In Star Trek, Captain Kirk always had Bones to take care of medical emergencies that developed while exploring deep space. But Dr. Patrick Sewell, chief of the Division of Intervention Oncology at the University of Mississippi Medical Center, hopes to rewrite the script for future space travel. Using NASA telecommunication and imaging link-ups, he recently guided surgery on patients located in Japan from a medical center in Jackson, MS. "This remote imaging project helps NASA learn more about the benefits of using such techniques," says NASA's director of the operation William Parsons Jr. This type of intervention surgery could one day help treat astronauts that need emergency care during space travel to a distant planet or long-range operations on the space station. For more information, go to www.umsmed.edu.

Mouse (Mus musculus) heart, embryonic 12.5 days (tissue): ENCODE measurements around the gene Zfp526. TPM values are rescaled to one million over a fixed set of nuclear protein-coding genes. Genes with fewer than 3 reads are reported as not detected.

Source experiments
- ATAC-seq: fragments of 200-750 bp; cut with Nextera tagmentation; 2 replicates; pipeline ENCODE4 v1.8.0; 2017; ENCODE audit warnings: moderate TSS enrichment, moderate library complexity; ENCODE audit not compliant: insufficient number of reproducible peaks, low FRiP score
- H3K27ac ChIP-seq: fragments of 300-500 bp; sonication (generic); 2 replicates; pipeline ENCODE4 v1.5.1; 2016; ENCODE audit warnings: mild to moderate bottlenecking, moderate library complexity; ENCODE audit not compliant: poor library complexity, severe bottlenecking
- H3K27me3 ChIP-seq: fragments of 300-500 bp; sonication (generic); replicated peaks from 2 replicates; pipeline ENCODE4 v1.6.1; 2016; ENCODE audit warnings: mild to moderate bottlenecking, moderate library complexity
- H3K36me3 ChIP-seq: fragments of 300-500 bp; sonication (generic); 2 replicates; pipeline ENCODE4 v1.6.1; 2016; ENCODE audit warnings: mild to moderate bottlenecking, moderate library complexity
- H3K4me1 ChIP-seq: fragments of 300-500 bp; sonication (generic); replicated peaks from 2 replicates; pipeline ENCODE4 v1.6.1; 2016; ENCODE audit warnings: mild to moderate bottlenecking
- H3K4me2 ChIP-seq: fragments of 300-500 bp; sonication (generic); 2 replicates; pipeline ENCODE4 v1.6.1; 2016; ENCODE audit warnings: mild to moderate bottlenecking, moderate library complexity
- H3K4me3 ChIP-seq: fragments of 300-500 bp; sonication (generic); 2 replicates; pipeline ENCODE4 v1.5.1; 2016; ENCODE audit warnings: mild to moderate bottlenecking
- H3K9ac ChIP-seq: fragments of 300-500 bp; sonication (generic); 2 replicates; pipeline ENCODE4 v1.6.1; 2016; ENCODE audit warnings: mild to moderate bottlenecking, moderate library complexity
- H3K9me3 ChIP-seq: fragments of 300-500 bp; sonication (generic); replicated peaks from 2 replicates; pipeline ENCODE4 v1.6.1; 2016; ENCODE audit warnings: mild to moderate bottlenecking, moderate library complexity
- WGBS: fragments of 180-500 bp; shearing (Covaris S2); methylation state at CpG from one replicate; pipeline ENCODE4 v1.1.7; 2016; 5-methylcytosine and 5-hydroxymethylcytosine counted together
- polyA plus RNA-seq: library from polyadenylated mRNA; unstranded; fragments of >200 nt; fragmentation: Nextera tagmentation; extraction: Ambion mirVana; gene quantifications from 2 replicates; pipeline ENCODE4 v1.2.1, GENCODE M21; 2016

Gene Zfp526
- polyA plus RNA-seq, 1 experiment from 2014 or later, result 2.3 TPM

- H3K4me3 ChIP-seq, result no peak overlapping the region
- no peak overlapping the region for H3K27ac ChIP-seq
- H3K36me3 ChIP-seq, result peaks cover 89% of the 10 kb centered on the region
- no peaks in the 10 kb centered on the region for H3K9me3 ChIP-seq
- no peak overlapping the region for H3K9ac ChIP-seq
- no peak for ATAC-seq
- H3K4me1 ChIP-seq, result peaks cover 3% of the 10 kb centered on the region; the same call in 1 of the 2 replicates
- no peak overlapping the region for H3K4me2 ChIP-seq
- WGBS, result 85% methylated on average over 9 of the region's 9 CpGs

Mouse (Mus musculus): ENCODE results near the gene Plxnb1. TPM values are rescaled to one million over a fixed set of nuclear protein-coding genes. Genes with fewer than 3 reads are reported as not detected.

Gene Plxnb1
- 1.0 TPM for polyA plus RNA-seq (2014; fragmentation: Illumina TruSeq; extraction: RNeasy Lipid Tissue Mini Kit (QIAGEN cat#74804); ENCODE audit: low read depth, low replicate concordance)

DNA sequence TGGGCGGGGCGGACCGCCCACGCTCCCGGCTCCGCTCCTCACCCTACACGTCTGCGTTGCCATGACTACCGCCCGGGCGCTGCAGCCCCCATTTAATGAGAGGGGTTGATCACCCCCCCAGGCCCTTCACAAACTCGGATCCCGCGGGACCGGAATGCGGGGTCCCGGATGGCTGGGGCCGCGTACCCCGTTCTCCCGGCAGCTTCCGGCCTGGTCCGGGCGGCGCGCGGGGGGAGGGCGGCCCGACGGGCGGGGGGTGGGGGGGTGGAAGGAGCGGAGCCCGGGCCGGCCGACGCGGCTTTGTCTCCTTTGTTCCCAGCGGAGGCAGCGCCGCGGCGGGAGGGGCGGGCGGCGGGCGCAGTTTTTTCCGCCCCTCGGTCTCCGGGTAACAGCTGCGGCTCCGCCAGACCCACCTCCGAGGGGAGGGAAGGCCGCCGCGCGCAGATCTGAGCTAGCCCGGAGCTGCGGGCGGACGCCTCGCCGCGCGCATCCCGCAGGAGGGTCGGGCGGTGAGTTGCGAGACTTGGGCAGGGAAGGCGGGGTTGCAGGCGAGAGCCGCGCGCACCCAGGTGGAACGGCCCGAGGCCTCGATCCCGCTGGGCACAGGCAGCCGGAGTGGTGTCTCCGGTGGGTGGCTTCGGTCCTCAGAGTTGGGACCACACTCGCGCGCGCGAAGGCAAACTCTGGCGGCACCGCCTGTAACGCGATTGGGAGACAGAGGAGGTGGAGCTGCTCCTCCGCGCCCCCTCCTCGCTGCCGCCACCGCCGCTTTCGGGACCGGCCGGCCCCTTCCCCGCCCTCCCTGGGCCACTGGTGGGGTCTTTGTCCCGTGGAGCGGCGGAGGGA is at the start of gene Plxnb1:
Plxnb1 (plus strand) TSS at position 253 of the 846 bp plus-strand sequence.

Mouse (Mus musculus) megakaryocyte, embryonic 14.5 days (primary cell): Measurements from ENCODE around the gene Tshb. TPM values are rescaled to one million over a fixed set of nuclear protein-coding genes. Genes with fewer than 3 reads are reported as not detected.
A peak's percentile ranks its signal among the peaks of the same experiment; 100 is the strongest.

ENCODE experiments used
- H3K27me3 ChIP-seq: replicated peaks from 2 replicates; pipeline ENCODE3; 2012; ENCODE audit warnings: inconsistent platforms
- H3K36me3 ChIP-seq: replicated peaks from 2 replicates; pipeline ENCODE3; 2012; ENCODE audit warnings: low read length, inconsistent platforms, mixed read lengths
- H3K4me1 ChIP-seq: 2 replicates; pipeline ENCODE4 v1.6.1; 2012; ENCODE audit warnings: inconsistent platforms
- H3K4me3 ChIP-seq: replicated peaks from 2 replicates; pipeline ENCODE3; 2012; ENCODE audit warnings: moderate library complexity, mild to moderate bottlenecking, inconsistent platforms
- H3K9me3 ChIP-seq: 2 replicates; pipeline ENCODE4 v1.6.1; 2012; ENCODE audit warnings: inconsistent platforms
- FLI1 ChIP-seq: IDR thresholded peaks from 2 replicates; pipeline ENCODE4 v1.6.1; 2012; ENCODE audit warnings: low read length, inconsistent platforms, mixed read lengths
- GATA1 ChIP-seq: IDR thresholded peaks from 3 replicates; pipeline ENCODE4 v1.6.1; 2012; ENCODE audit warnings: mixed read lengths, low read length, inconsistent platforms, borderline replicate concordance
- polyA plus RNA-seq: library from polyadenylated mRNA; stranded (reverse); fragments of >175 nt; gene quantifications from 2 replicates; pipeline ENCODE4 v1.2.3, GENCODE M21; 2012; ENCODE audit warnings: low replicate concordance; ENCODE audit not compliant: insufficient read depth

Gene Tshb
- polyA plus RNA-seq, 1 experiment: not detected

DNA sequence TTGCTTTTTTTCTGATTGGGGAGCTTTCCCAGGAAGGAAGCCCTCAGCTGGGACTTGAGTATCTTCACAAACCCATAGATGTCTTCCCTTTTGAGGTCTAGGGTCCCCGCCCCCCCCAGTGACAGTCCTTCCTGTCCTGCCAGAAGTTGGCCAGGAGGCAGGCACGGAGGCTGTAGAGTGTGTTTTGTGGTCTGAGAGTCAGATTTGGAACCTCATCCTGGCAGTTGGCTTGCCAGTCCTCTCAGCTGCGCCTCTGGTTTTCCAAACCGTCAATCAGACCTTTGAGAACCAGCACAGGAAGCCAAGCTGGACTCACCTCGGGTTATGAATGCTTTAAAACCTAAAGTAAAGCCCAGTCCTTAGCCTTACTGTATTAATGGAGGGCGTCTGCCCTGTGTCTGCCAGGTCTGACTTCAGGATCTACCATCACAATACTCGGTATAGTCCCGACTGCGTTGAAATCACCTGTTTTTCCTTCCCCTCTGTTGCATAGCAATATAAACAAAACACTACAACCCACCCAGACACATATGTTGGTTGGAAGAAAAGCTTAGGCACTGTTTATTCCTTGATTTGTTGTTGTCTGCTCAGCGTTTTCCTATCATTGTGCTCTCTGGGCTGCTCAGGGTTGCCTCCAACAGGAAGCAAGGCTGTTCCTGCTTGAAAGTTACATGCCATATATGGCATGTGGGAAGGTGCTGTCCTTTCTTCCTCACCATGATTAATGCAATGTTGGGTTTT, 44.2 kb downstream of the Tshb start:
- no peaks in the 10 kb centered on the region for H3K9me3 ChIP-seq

The Industrial Internet of Things may be going off the deep end in connecting everything on the plant floor. Some machines, bearings, or conveyors simply donít need to be monitored -- even if they can be.
Wind turbines already are imposing structures that stretch high into the sky, but an engineering graduate student at the University of Notre Dame wants to make them even taller to reduce energy costs and improve efficiency.
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